Some will theorists uneasily resolve this conflict by acknowledging that other “interests”–for example, reliance–may take priority over the will. By permitting individuals to be bound by promises never intended by them to be enforceable, such a concession deprives a will theory of much of its force. Requiring the promisor’s subjective will to yield always, or almost always, to the promisee’s reliance on the promisor’s objective manifestation of assent undermines the claim that contractual obligation is grounded in the individual’s will and bolsters the view that contractual obligations may be imposed rightfully on unwilling parties. The inability of will theories to explain adequately the enforcement of objective manifestations of intention also accounts in part for the continued interest in reliance-based theories of contractual obligation.

2. Reliance Theories.–Theories that explain contractual obligation as an effort to protect a promisee’s reliance on the promises of others have the apparent virtue of explaining why persons may be bound by the common meaning of their words regardless of their intentions. Thus, it has become increasingly fashionable to assert that contractual obligation is created by reliance on a promise. A reliance theory is based upon the intuition that we ought to be liable in contract law for our assertive behavior when it creates “foreseeable” or “justifiable” reliance in others, in much the same way that we are held liable in tort law for harmful consequences of other acts.

Reliance theories have nonetheless faced a seemingly insuperable difficulty. As Morris Cohen wrote as early as 1933: “Clearly, not all cases of injury resulting from reliance on the word or act of another are actionable, and the theory before us offers no clue as to what distinguishes those which are.” This deficiency has led necessarily to the employment of such phrases as “justifiable” reliance or “reasonable” reliance. These adjectives, however, depend on (usually vague) standards of evaluation that are unrelated to reliance itself, because, whether justified or unjustified, reasonable or unreasonable, reliance is present in any event.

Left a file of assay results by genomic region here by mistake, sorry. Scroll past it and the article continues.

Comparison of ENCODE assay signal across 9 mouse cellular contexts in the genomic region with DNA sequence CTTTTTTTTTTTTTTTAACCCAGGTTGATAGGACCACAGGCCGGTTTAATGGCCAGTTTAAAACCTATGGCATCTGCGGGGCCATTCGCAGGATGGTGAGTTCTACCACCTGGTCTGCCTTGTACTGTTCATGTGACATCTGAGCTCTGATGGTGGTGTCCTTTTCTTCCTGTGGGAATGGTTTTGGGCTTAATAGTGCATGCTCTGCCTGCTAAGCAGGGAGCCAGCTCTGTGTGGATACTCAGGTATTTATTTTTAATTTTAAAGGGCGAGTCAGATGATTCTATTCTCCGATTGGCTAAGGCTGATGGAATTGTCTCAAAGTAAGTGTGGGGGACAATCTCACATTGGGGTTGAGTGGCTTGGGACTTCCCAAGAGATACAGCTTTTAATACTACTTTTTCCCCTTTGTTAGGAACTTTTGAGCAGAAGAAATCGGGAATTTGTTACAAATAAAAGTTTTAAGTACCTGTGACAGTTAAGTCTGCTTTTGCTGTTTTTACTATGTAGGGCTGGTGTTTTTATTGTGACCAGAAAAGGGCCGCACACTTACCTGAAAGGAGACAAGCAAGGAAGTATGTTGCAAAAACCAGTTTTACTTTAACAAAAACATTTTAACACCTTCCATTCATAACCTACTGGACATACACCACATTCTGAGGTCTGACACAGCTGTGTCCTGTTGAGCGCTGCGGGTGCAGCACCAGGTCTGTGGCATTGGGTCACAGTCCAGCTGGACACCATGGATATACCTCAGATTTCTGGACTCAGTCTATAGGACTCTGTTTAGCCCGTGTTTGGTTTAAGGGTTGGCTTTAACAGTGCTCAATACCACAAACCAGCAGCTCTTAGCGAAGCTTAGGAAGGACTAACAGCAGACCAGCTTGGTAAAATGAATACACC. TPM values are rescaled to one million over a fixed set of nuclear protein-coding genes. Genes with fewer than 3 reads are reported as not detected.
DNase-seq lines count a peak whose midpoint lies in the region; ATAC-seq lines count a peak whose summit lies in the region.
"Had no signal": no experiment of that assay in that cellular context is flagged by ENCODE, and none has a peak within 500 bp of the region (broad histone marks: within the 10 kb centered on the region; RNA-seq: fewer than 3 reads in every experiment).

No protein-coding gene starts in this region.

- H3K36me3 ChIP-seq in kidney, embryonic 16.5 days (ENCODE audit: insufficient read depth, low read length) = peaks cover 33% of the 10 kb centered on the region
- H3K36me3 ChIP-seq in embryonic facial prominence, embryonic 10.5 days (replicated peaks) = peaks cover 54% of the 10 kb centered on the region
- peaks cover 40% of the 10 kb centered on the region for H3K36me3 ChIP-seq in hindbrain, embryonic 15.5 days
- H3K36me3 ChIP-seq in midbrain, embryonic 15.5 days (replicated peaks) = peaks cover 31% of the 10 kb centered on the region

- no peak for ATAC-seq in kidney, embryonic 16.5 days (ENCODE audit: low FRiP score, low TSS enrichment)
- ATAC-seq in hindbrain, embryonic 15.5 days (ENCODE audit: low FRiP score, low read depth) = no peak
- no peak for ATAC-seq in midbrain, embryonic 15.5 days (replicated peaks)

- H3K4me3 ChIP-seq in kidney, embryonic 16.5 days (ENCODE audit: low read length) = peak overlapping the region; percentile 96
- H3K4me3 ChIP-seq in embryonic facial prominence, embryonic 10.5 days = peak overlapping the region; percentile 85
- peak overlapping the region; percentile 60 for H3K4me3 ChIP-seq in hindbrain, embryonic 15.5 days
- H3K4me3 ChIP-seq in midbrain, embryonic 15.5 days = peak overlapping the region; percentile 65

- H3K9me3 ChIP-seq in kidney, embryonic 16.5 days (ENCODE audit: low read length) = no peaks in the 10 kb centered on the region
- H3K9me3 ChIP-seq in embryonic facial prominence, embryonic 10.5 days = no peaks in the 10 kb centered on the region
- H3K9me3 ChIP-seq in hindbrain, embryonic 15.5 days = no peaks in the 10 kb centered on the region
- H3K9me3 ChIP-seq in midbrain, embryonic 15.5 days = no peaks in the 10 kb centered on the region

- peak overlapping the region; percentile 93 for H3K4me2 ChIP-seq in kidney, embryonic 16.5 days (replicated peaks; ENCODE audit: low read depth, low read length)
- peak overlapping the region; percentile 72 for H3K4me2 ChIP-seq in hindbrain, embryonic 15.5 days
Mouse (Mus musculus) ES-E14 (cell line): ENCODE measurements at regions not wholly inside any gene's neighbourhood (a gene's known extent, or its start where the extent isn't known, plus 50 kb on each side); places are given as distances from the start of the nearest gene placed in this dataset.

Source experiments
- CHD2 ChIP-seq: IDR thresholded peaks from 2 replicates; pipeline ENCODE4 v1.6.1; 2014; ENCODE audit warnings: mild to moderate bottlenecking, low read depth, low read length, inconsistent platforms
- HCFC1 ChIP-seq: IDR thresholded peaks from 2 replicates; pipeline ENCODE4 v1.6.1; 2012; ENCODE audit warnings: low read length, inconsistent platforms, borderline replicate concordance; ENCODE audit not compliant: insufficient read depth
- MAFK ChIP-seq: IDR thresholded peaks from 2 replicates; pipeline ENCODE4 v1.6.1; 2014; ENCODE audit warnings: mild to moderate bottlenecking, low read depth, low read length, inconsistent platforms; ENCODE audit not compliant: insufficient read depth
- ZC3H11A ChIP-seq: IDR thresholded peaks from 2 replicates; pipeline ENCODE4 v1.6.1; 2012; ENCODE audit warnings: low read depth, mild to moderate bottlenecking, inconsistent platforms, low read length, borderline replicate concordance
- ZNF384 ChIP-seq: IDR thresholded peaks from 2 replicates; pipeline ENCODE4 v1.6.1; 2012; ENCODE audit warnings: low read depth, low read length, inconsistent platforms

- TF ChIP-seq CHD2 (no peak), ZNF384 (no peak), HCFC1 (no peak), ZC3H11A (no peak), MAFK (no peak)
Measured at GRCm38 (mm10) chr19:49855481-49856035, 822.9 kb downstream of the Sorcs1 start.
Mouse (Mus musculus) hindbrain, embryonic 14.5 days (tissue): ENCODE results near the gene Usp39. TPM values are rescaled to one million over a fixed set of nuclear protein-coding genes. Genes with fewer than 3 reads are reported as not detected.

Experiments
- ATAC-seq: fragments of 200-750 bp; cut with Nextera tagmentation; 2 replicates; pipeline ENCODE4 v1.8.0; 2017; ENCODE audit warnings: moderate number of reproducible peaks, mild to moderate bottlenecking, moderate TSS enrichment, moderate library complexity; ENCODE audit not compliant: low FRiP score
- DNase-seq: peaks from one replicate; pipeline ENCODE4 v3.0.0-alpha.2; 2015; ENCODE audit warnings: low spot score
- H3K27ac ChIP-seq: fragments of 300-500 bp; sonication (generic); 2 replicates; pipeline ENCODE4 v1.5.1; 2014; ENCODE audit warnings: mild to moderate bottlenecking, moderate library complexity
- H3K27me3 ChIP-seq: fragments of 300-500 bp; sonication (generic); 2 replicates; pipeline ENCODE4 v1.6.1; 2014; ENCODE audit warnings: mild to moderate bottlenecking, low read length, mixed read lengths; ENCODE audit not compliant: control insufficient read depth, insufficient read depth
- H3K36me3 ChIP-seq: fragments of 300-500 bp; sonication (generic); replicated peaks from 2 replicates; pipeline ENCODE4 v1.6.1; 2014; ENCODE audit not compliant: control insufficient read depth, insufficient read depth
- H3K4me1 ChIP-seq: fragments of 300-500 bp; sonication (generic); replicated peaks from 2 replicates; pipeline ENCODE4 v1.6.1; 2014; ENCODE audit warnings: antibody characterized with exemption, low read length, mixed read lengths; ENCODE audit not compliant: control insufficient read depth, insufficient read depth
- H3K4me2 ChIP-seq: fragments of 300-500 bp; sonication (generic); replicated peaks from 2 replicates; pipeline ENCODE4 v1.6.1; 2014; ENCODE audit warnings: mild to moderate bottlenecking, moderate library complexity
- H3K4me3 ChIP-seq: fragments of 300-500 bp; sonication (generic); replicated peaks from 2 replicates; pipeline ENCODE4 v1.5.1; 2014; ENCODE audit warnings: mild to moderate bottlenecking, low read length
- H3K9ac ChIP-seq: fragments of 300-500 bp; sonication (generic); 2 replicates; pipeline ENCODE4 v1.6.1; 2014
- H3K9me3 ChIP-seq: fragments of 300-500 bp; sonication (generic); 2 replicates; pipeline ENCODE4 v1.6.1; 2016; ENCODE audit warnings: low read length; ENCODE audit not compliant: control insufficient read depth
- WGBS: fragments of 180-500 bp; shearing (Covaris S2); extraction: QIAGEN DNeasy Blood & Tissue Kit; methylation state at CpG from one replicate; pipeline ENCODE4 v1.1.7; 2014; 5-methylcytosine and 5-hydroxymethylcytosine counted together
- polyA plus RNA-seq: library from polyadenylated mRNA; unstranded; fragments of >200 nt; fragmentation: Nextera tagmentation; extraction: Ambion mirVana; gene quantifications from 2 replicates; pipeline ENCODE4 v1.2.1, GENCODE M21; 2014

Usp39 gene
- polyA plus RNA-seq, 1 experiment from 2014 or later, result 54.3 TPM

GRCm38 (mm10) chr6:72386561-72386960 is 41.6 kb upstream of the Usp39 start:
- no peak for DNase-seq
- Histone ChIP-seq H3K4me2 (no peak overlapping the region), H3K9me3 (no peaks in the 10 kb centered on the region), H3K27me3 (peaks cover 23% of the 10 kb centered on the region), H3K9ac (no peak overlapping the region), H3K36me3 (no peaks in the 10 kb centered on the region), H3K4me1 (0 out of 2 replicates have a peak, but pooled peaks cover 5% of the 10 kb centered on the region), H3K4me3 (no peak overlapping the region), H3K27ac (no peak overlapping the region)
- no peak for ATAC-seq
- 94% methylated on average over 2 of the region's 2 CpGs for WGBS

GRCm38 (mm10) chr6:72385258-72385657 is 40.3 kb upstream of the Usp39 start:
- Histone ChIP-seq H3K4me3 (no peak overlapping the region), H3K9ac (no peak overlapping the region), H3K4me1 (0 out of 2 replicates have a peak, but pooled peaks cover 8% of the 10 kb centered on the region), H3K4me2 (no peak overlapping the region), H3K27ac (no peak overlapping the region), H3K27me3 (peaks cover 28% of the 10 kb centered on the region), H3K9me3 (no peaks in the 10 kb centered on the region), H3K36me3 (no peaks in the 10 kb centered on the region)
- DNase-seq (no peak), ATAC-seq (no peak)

Furthermore, whether a person has “reasonably” relied on a promise depends on what most people would (or ought to) do. We cannot make this assessment independently of the legal rule in effect in the relevant community, because what many people would do in reliance on a promise is crucially affected by their perception of whether or not the promise is enforceable. A reliance theory, therefore, ultimately does no more than pose the crucial question that it is supposed to answer: is this a promise that should be enforced?

The analysis is no different if we ask whether the promisor knew or had reason to know the promise would induce others to act in reliance, [FN21] even though this formulation lessens a reliance theory’s preference for the promisee’s interests. Unlike the subject of the prediction required by foreseeability analysis in tort law–the physical consequences that follow from physical actions–the subject of the prediction required by forseeability analysis in contract law is the actions of a self-conscious person. A prediction that a promise can reasonably be expected to induce reliance by a promisee or third party will unavoidably depend upon whether the promisee or third party believes that reliance will be legally protected. The legal rule itself cannot be formulated based on such a prediction, however, without introducing a practical circularity into the analysis.